National Farmers Union President Tom Buis said it is disappointing that GOP delegates would be so short-sighted to call for repeal of the RFS.
“Without the RFS it will be difficult for our nation to ever wean our country from foreign oil,” Buis said. “The RFS is critical to the production of the next generation of bio-fuels, from all types of feedstocks, switchgrass, wood waste and corn stover. It is like surrendering to big oil! And if they want the free-market to work for ethanol and biodiesel, then to be consistent they should demand the same from big oil and call for repealing the huge tax cuts to the oil companies.”
Former Agriculture Secretary John Block, a McCain private sector adviser, said at the AgNite party he was not happy about the provision but he does not think the RFS will be repealed. “McCain is trying to control spending. He will be tough on subsidies of all kinds.”
Block, who was an Illinois farmer before he moved to Washington to serve as President Reagan’s agriculture secretary, said that “maybe there could be some modest change” in the standard, but added that he believes the standard is necessary “to give alcohol fuels a chance” and for a transition from corn-based cellulosic ethanol.
While the Democrats held a number of rural events at their convention, there were no rural events at the Republican convention except a shooting excursion scheduled by the National Rifle Association. A McCain aide said a “rural prosperity” initiative would be released in September. McCain opposed the farm bill and the aide said that the initiative would emphasize rural Americans coming up with new ideas to improve their lives, rather than more help from Washington.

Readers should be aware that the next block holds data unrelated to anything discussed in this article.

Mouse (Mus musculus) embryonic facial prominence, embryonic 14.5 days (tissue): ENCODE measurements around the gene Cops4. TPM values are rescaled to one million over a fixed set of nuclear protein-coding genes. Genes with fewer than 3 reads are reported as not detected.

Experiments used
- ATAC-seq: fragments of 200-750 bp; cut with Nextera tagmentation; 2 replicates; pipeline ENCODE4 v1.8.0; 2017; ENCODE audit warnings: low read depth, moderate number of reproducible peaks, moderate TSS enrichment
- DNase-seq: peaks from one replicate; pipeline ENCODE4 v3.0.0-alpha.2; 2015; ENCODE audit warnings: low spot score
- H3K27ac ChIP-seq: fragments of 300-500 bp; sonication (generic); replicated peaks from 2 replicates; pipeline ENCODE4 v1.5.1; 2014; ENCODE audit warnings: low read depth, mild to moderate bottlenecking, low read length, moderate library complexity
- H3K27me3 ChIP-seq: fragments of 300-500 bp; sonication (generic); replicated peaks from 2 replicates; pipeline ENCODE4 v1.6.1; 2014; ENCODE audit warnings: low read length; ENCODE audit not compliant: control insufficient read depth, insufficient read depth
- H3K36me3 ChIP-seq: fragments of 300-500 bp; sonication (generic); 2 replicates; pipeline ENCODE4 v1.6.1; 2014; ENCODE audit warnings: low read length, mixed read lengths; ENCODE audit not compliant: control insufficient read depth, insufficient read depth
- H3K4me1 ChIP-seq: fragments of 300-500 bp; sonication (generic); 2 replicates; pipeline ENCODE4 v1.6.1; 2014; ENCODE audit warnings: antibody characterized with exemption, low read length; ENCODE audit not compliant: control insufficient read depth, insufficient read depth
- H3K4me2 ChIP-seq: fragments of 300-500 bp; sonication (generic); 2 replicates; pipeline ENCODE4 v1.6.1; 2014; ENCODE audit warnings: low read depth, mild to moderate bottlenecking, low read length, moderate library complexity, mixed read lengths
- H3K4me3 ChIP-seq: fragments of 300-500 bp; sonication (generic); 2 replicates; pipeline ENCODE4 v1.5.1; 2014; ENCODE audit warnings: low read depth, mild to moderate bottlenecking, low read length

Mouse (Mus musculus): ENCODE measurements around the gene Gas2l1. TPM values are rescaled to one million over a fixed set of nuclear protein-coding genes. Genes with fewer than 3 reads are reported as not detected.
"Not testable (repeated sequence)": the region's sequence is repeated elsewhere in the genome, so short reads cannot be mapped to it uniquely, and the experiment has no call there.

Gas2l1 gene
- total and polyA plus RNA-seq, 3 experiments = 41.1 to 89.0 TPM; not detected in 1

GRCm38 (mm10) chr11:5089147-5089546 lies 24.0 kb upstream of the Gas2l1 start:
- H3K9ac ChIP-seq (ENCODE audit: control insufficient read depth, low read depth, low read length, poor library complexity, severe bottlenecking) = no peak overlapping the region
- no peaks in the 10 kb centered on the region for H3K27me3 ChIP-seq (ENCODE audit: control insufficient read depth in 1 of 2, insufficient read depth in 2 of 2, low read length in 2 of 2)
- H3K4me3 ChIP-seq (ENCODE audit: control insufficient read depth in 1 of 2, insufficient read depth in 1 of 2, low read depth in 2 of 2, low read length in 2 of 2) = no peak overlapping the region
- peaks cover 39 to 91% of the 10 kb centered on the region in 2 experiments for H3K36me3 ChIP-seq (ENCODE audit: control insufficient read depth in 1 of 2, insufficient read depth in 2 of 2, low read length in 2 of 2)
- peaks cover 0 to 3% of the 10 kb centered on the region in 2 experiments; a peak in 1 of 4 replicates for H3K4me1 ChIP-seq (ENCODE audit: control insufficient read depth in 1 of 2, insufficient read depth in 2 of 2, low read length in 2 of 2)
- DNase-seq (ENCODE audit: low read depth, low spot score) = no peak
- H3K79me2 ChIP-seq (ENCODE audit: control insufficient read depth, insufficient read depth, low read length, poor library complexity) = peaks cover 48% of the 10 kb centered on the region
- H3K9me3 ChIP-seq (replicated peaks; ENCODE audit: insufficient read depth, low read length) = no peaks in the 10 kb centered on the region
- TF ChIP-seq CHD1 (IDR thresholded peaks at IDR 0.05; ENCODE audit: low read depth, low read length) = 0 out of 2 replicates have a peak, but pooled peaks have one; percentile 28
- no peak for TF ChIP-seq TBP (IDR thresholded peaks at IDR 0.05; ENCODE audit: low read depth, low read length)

McCain is almost certainly leading Democratic nominee Barack Obama in the nation’s rural areas. Republican presidential candidates have won the majority of rural votes for decades, but Democratic candidates most often win when rural enthusiasm is low and the Republican winning percentage goes down in the rural areas of swing states, particularly Michigan, Pennsylvania, Ohio and Iowa. This year other rural states could also be in play. That’s how Bill Clinton captured the presidency in 1992 and 1996.
Jerry Hagstrom can be reached at firstname.lastname@example.org